Masks are back in Hamilton County Schools, but not for some

Expert says requirement with opt-out 'sounds like a recommendation rather than an obligation or a mandate'

Staff Photo by Robin Rudd / Orchard Knob Middle School sixth grade students wear masks as they line up to go into Melanie Raybon's classroom. Orchard Knob Middle School started the 2021-2022 school on Aug. 12, 2021, amid a surge in the delta variant of the coronavirus.

When Hamilton County Schools returned to the classroom Thursday, nearly all the students at Orchard Knob Middle were wearing face masks to prevent the spread of COVID-19.

Eighteen miles north, at Soddy Daisy High School, roughly half the students went without the protective measure deemed necessary by leading medical organizations.

Starting Monday, Hamilton County Schools will require students to wear face coverings indoors - while allowing parents to opt them out. The dual approach was the district's answer to try and curtail the spread of COVID-19 in the face of the highly contagious delta variant while giving parents freedom to choose.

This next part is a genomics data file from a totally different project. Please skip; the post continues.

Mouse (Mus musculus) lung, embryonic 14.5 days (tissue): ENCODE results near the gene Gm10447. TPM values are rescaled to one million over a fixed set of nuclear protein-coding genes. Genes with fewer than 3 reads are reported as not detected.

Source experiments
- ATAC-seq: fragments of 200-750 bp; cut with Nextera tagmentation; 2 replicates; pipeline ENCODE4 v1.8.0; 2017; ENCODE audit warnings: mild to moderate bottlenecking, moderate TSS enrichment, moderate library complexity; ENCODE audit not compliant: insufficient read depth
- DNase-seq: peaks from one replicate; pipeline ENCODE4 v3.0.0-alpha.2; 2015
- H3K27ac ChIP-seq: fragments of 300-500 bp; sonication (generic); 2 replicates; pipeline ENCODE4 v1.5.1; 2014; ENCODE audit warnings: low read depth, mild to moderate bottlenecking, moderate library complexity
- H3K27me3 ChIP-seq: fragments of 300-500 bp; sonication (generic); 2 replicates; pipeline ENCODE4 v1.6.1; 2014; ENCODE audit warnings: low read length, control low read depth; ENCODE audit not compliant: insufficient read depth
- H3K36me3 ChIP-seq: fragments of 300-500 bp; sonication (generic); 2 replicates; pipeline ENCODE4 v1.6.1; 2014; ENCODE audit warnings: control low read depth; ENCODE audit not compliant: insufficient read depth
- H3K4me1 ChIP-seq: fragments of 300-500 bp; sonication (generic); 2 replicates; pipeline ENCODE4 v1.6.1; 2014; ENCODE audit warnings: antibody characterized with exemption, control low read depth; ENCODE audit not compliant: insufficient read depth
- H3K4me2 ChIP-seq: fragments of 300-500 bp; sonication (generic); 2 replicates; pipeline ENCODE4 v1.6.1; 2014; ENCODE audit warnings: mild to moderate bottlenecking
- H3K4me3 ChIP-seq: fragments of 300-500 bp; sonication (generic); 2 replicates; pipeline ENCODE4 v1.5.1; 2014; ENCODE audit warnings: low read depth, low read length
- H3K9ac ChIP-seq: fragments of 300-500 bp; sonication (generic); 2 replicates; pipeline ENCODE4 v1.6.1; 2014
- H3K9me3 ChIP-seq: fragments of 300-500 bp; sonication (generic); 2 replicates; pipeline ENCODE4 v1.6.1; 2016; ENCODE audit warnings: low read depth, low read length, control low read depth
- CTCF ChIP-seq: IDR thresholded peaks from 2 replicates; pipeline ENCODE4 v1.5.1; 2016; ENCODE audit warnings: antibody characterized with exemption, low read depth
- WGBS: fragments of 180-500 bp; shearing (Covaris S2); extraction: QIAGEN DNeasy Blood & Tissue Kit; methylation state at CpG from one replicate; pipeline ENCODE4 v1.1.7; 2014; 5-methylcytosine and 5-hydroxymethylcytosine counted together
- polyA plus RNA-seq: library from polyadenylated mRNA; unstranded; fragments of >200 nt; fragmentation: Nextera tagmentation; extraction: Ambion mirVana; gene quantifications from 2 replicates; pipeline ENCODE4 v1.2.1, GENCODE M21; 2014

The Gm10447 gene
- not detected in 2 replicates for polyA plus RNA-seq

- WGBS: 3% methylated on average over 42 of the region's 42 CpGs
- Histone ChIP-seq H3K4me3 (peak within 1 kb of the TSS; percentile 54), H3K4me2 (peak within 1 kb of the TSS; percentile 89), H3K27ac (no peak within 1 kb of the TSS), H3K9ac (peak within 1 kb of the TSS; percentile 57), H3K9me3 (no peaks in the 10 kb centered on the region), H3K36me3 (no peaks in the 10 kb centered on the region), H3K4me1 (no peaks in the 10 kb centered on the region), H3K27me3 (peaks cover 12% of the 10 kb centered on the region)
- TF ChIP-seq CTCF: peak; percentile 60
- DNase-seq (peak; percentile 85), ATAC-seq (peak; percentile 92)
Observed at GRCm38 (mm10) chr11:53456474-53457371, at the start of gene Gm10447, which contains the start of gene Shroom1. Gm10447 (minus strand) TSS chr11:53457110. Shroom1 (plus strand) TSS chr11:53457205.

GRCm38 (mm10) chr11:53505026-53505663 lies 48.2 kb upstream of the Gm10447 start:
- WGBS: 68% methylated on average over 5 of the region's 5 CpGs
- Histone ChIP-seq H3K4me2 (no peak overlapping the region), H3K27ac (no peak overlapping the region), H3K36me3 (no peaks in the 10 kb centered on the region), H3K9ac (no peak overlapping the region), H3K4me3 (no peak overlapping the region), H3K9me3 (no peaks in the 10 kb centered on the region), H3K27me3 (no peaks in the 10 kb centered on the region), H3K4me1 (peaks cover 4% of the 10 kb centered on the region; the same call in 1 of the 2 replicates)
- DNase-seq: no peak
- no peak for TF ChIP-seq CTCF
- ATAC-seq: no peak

The opt-out concept represents a variation from typical public health efforts, which require some level of individual sacrifice for the purpose of protecting the health of the community.

Peter Jones, an assistant professor in the Department of Political Science and Public Administration at the University of Alabama at Birmingham, said that the district's decision to require masks but allow a parental opt-out reflects schools trying to address a health and political crisis that they never wanted.

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